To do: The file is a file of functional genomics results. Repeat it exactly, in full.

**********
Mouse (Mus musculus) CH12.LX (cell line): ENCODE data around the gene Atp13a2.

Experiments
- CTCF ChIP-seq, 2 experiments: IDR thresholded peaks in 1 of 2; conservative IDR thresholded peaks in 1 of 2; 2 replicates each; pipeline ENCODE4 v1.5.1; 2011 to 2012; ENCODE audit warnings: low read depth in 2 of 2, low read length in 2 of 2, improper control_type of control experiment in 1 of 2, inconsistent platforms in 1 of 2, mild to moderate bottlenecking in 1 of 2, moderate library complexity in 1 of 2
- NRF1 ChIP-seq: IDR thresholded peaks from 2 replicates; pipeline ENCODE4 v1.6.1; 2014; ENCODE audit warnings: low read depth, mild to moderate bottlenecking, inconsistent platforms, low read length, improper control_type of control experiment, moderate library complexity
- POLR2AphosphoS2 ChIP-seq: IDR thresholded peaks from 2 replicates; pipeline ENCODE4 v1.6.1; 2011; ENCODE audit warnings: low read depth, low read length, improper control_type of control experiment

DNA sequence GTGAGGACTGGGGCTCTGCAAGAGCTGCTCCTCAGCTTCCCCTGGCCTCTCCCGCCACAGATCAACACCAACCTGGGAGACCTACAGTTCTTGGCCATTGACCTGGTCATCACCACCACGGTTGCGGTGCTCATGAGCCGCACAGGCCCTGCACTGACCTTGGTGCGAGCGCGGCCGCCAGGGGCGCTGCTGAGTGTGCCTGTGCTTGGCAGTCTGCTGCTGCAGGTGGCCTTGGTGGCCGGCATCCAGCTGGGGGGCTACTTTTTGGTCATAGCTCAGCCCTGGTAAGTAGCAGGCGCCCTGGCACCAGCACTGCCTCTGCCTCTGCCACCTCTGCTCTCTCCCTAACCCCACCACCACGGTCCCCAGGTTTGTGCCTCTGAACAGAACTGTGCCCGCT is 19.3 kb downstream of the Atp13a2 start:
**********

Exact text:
Mouse (Mus musculus) CH12.LX (cell line): ENCODE data around the gene Atp13a2.

Experiments
- CTCF ChIP-seq, 2 experiments: IDR thresholded peaks in 1 of 2; conservative IDR thresholded peaks in 1 of 2; 2 replicates each; pipeline ENCODE4 v1.5.1; 2011 to 2012; ENCODE audit warnings: low read depth in 2 of 2, low read length in 2 of 2, improper control_type of control experiment in 1 of 2, inconsistent platforms in 1 of 2, mild to moderate bottlenecking in 1 of 2, moderate library complexity in 1 of 2
- NRF1 ChIP-seq: IDR thresholded peaks from 2 replicates; pipeline ENCODE4 v1.6.1; 2014; ENCODE audit warnings: low read depth, mild to moderate bottlenecking, inconsistent platforms, low read length, improper control_type of control experiment, moderate library complexity
- POLR2AphosphoS2 ChIP-seq: IDR thresholded peaks from 2 replicates; pipeline ENCODE4 v1.6.1; 2011; ENCODE audit warnings: low read depth, low read length, improper control_type of control experiment

DNA sequence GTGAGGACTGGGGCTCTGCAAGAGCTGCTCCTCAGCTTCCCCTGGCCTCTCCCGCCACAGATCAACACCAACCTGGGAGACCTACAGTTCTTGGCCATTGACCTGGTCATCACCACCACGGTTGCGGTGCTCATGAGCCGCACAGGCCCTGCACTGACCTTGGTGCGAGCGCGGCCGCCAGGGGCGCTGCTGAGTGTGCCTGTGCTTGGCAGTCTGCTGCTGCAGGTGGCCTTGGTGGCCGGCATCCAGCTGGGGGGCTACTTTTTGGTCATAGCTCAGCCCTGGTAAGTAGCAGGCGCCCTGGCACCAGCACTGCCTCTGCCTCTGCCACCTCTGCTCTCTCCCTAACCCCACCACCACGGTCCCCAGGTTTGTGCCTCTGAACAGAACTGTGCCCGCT is 19.3 kb downstream of the Atp13a2 start: